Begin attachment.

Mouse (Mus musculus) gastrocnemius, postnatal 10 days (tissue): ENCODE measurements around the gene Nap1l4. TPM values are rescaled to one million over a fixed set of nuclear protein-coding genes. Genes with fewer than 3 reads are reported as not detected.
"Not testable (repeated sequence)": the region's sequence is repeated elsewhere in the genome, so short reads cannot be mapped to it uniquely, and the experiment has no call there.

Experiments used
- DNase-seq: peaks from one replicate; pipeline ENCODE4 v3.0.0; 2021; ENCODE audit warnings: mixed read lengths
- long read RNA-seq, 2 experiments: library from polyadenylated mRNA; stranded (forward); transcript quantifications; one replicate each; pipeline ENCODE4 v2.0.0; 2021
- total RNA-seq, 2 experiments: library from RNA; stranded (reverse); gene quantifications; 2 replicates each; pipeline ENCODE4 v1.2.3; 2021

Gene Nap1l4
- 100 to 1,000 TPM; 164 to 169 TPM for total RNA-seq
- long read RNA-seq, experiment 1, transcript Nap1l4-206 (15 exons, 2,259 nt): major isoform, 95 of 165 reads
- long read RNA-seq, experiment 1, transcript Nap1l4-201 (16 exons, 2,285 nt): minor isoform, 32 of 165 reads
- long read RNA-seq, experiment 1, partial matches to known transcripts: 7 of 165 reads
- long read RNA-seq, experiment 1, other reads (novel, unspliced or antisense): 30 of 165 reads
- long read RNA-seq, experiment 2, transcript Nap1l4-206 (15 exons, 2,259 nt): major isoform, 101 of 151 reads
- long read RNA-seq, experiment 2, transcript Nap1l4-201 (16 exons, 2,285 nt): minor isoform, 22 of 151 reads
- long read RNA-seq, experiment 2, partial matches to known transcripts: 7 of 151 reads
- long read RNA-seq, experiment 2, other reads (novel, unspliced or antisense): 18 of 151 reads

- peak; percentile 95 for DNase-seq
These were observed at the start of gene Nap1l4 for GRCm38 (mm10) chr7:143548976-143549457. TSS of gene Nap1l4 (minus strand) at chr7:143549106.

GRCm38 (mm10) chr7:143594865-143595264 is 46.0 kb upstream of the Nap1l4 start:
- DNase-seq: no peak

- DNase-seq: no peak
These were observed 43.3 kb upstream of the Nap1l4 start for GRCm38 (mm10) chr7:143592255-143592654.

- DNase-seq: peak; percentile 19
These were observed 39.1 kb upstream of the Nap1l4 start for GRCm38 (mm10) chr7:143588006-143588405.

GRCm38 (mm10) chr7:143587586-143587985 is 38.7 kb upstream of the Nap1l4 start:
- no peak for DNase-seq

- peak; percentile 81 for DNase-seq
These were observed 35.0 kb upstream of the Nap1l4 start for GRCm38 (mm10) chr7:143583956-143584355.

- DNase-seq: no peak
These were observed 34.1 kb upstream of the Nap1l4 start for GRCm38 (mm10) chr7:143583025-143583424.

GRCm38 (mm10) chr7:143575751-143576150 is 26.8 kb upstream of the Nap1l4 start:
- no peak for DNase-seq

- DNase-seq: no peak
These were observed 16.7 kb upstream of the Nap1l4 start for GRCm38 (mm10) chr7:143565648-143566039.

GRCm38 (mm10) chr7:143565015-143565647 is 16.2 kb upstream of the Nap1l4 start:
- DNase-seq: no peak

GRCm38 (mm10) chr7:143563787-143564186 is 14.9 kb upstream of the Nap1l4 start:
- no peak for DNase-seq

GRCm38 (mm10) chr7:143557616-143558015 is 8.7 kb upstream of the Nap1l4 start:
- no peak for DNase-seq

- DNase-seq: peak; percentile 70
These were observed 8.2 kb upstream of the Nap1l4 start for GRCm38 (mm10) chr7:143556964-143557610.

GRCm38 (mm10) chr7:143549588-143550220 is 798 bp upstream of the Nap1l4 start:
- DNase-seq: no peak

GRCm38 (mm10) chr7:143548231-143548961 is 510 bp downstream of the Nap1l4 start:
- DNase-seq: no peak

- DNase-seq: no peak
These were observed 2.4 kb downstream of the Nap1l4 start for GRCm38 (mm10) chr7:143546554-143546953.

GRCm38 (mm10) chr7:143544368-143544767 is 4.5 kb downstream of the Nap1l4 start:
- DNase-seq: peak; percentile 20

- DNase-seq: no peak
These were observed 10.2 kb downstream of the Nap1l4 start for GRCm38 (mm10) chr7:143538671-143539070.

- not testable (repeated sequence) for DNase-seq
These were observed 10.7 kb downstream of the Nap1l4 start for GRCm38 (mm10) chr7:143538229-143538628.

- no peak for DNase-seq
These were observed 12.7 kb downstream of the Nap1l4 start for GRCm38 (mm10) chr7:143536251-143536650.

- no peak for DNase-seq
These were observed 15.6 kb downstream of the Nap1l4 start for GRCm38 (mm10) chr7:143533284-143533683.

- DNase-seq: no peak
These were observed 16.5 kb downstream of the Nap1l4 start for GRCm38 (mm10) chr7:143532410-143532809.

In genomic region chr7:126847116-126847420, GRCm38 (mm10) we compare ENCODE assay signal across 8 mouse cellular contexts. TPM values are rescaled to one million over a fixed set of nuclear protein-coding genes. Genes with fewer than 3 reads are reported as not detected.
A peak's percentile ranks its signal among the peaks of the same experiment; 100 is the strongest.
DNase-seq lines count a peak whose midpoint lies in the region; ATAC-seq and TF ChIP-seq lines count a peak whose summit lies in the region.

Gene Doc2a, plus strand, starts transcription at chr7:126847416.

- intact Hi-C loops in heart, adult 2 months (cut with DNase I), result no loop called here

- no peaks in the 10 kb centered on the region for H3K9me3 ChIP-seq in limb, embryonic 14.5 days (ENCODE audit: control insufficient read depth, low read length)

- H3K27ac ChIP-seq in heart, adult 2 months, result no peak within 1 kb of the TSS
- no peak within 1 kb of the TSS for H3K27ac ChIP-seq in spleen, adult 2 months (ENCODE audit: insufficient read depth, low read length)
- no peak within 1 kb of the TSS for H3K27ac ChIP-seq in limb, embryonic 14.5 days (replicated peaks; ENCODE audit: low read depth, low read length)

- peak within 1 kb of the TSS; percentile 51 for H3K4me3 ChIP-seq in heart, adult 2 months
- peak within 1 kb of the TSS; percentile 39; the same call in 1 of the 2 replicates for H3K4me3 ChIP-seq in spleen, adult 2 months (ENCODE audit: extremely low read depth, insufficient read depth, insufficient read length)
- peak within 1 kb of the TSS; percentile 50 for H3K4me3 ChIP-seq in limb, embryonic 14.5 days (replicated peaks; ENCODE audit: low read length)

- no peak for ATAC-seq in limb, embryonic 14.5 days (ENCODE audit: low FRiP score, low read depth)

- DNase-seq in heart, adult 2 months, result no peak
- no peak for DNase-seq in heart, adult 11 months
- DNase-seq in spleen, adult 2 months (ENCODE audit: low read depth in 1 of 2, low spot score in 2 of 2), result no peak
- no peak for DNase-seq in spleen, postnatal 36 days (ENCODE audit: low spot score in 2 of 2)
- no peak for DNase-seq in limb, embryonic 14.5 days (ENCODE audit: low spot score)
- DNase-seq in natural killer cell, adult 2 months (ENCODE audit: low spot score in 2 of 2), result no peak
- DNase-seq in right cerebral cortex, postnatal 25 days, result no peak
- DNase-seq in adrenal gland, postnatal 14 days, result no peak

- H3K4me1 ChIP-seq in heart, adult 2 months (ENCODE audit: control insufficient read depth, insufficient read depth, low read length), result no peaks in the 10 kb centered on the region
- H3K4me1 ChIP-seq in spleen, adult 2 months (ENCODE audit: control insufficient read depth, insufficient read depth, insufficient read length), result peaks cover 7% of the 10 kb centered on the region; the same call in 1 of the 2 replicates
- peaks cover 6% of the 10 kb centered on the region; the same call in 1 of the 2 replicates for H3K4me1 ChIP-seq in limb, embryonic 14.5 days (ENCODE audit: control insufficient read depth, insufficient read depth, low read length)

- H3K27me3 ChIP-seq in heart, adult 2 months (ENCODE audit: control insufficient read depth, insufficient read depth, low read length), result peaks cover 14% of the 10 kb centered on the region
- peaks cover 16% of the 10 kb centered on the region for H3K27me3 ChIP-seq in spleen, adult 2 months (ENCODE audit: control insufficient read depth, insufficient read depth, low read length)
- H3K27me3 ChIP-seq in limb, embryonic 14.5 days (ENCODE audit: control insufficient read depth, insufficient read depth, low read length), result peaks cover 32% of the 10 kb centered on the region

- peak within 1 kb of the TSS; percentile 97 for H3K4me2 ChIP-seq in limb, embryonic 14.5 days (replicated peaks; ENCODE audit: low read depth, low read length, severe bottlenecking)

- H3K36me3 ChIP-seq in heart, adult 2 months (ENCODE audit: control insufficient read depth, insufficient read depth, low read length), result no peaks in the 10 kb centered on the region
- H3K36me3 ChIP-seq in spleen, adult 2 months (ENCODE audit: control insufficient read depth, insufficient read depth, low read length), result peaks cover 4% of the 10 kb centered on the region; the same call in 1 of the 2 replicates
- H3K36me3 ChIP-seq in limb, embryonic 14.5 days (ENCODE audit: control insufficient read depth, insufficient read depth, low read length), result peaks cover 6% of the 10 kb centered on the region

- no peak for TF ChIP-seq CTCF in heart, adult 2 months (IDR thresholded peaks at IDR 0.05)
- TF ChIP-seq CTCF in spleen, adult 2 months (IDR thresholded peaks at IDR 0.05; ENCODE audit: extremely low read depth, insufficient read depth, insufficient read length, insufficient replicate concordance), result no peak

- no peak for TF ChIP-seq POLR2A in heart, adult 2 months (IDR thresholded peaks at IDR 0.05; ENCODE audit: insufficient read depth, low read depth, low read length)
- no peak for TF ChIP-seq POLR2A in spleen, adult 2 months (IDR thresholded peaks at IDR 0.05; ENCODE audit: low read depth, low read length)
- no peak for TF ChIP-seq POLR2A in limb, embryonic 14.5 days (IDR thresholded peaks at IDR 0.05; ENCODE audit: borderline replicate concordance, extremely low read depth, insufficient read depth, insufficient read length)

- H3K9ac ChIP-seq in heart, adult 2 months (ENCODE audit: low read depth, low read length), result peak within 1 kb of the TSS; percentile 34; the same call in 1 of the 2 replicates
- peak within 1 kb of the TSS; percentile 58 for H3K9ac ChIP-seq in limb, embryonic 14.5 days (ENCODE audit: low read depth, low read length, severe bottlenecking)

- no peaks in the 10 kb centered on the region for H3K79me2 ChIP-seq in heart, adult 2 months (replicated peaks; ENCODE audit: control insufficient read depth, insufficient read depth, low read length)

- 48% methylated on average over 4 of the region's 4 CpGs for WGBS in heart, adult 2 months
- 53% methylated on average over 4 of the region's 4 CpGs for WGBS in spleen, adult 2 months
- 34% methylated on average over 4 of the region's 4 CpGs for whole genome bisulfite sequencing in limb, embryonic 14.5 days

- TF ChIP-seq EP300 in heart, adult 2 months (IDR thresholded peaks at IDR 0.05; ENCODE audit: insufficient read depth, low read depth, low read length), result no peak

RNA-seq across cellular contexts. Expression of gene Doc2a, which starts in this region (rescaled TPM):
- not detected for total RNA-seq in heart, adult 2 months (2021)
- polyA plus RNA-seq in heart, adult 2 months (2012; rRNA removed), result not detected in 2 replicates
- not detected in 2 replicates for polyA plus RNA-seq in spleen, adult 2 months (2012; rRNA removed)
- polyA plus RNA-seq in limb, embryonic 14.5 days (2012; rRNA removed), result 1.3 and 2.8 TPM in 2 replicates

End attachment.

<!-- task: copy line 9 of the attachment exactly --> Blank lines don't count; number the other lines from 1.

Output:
- long read RNA-seq, experiment 1, transcript Nap1l4-206 (15 exons, 2,259 nt): major isoform, 95 of 165 reads